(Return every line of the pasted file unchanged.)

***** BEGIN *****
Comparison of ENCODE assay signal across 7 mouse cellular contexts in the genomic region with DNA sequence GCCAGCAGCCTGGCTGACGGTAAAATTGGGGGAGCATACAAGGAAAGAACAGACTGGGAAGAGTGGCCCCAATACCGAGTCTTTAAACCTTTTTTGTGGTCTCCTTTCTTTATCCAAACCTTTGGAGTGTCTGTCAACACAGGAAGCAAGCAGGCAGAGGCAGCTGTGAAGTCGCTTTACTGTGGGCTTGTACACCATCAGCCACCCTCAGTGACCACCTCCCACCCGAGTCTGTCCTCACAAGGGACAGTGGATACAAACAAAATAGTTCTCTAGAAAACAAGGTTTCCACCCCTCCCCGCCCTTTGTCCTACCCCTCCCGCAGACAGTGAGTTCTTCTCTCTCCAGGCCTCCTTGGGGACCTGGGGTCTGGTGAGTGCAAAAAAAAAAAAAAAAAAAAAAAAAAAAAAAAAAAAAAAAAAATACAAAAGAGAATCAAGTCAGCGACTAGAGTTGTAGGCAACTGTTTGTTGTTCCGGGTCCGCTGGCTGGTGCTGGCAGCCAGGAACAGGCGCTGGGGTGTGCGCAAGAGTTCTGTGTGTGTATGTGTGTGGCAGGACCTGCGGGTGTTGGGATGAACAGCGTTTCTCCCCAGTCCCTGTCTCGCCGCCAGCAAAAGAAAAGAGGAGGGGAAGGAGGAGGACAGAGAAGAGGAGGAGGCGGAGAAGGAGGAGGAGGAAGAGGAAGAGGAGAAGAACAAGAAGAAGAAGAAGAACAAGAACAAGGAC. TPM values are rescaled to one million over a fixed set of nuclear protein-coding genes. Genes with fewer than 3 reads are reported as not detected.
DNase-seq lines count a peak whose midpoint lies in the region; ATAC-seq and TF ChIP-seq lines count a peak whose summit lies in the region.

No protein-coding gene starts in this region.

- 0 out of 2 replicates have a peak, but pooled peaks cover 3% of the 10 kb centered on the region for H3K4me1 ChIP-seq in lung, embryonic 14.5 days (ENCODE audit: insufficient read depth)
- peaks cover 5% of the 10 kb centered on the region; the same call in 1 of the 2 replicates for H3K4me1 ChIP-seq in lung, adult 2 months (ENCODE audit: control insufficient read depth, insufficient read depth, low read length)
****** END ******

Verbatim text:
Comparison of ENCODE assay signal across 7 mouse cellular contexts in the genomic region with DNA sequence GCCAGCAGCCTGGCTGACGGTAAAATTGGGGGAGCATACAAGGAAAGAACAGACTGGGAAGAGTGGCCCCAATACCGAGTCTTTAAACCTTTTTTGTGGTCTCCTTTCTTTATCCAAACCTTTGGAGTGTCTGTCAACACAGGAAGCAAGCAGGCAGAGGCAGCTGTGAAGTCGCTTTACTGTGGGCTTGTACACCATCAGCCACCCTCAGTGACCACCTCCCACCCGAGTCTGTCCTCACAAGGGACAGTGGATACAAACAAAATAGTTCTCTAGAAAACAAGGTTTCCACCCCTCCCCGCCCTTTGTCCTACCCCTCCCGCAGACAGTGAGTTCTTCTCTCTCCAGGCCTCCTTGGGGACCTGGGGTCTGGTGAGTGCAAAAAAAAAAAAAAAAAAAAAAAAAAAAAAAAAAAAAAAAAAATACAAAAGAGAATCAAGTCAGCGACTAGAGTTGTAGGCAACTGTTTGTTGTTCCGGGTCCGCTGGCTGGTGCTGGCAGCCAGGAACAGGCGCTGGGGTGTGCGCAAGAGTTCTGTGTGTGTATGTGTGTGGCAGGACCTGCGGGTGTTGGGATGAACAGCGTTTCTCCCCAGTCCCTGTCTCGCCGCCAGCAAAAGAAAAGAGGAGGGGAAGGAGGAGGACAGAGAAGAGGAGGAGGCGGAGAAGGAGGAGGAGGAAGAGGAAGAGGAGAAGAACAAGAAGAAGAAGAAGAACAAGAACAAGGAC. TPM values are rescaled to one million over a fixed set of nuclear protein-coding genes. Genes with fewer than 3 reads are reported as not detected.
DNase-seq lines count a peak whose midpoint lies in the region; ATAC-seq and TF ChIP-seq lines count a peak whose summit lies in the region.

No protein-coding gene starts in this region.

- 0 out of 2 replicates have a peak, but pooled peaks cover 3% of the 10 kb centered on the region for H3K4me1 ChIP-seq in lung, embryonic 14.5 days (ENCODE audit: insufficient read depth)
- peaks cover 5% of the 10 kb centered on the region; the same call in 1 of the 2 replicates for H3K4me1 ChIP-seq in lung, adult 2 months (ENCODE audit: control insufficient read depth, insufficient read depth, low read length)